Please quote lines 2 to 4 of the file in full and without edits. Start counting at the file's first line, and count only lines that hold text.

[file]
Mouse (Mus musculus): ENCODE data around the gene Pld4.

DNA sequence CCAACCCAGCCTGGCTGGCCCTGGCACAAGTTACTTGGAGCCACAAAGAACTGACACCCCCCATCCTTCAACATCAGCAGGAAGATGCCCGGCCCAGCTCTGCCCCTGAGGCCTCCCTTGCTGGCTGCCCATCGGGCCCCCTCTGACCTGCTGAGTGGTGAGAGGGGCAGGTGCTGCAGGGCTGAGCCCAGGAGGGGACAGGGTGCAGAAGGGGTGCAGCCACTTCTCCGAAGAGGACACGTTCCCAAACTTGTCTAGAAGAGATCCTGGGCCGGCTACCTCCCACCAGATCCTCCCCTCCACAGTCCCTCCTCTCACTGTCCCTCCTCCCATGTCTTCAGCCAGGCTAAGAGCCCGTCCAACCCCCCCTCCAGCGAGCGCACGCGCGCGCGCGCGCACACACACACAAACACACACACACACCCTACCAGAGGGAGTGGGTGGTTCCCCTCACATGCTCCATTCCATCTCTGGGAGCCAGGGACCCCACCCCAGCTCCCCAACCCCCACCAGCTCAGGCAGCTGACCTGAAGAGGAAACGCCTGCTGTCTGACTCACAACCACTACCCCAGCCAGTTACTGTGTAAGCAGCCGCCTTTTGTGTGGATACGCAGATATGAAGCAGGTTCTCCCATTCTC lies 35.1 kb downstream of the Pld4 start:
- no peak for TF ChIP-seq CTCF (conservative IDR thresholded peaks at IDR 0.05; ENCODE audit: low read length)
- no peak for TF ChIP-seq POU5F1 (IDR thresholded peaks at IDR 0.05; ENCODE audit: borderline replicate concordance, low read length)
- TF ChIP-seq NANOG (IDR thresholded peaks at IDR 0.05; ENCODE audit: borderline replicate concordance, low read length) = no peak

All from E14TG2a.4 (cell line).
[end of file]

DNA sequence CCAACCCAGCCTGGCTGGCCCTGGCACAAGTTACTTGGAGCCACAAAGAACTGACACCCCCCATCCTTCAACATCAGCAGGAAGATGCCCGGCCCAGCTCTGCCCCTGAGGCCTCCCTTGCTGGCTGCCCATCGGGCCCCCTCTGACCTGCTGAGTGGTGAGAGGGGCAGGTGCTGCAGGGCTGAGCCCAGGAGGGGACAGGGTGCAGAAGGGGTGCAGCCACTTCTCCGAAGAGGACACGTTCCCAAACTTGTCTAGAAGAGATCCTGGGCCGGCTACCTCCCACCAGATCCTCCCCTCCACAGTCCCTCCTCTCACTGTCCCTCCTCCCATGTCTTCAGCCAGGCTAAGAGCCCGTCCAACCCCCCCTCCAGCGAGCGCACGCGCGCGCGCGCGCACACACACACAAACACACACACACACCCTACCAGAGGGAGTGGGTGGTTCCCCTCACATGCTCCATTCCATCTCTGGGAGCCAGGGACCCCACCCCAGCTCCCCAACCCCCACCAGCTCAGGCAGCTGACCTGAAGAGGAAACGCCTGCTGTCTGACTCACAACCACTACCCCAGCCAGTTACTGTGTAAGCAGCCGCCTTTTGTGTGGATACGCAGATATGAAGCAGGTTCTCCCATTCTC lies 35.1 kb downstream of the Pld4 start:
- no peak for TF ChIP-seq CTCF (conservative IDR thresholded peaks at IDR 0.05; ENCODE audit: low read length)
- no peak for TF ChIP-seq POU5F1 (IDR thresholded peaks at IDR 0.05; ENCODE audit: borderline replicate concordance, low read length)